Film & TV

Film Review: The Rocket


imageThis heart-warming story tells us about a young boy Ahlo (brilliantly natural newcomer Sitthiphon Disamoe) in war-scarred Laos. He is determined to remove the guilt and uncertainty surrounding himself as he tries to make peace with his father and essentially earn his family’s respect.

This is the debut feature film from Australian-trained documentary filmmaker Kim Mordaunt. In 2007 he made a highly acclaimed documentary Bomb Harvest. In it, his team followed a bomb disposal expert who was training a new young team how to deal with unexploded bombs. These bombs were the dangerous aftermath of the USA’s secret war in Cambodia in the 1970’s and are still scattered across the landscape, where they are referred to as “sleeping tigers”. Mordaunt has said this inspired him to write The Rocket which is actually a fascinating coming-of-age story.

According to the local lore of Laos, when twins are born, one is seen as being blessed, the other as being cursed. Ahlo is the twin who may have survived the birth with his mother Mali (Alice Kelhavong) but his grandmother Taitok (highly respected local star Bunsri Yindi) is convinced he is cursed. (Here we have an extremely convincing actor, as I felt immediate dislike for this silly old biddy!) Then naturally Ahlo is blamed for everything that goes wrong, such as his mother’s death and his angry neighbours burning down his family home.

Ahlo is determined to earn his family’s respect and decides to prove he is not a curse. He decides to compete in an annual rocket building competition. The winner of this will receive a large sum of money and much respect. This is such a gorgeous inspiration to anyone who might be made to feel unworthy.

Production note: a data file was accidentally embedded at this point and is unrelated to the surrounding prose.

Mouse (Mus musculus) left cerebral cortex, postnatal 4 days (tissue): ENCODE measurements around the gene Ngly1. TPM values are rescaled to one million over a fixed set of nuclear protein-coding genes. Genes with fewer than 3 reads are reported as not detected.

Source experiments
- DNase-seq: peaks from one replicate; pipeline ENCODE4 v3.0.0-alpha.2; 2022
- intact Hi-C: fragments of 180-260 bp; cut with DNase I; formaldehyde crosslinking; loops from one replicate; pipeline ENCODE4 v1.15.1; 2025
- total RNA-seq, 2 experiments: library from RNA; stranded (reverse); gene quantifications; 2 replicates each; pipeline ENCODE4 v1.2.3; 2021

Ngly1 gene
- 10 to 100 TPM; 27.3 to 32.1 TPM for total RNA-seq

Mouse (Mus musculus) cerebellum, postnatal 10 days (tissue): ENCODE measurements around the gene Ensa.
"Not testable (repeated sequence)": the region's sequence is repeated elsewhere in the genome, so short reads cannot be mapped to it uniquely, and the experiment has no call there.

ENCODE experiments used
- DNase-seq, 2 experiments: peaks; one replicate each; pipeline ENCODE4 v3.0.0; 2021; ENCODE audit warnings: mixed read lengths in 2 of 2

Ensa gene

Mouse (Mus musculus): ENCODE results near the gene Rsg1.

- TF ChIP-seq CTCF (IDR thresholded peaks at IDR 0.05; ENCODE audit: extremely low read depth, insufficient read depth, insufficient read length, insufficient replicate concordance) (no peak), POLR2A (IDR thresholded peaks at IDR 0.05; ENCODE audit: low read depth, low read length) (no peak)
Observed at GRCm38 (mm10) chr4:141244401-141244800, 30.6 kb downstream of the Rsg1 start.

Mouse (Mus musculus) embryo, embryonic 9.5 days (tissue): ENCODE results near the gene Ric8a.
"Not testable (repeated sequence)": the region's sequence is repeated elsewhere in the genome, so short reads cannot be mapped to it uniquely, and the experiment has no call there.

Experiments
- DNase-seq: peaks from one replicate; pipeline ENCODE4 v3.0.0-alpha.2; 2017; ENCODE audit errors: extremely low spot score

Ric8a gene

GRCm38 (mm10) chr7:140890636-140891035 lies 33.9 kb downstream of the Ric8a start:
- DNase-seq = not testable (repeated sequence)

Internationally released feature films rarely come from Laos, however this may change after this extraordinarily rewarding film. The Laos landscape looks absolutely stunning with gorgeous cinematography from Andrew Commis (Mabo, 2012). It is simply a magnificent recognition of this fascinating land and its rich culture.

I was not convinced that this sort of film would really be up my alley, (I mean a boy from Laos making a rocket?!) yet I was immediately drawn in to the people and the story. Everything got me, from the natural performances of the mainly young cast, to the stunning landscape and just the story of a young person battle against negative assumptions.

Reviewed by Kirstey Whicker

Rating out of 10:  8.5

Opens at the Palace Nova Eastend cinemas on 29 August 2013

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